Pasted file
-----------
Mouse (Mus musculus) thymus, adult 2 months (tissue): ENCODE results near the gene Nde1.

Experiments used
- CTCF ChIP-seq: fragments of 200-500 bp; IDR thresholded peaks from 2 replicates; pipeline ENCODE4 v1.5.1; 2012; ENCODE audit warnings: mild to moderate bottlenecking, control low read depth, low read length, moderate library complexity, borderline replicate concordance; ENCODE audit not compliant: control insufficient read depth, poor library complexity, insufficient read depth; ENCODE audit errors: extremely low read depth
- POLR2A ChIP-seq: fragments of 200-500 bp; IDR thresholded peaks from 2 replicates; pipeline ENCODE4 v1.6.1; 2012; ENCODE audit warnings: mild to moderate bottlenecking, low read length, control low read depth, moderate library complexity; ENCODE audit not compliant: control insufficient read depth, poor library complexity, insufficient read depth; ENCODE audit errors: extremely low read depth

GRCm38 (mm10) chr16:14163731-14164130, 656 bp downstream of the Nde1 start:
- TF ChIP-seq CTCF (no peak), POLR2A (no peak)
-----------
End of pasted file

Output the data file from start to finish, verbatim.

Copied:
Mouse (Mus musculus) thymus, adult 2 months (tissue): ENCODE results near the gene Nde1.

Experiments used
- CTCF ChIP-seq: fragments of 200-500 bp; IDR thresholded peaks from 2 replicates; pipeline ENCODE4 v1.5.1; 2012; ENCODE audit warnings: mild to moderate bottlenecking, control low read depth, low read length, moderate library complexity, borderline replicate concordance; ENCODE audit not compliant: control insufficient read depth, poor library complexity, insufficient read depth; ENCODE audit errors: extremely low read depth
- POLR2A ChIP-seq: fragments of 200-500 bp; IDR thresholded peaks from 2 replicates; pipeline ENCODE4 v1.6.1; 2012; ENCODE audit warnings: mild to moderate bottlenecking, low read length, control low read depth, moderate library complexity; ENCODE audit not compliant: control insufficient read depth, poor library complexity, insufficient read depth; ENCODE audit errors: extremely low read depth

GRCm38 (mm10) chr16:14163731-14164130, 656 bp downstream of the Nde1 start:
- TF ChIP-seq CTCF (no peak), POLR2A (no peak)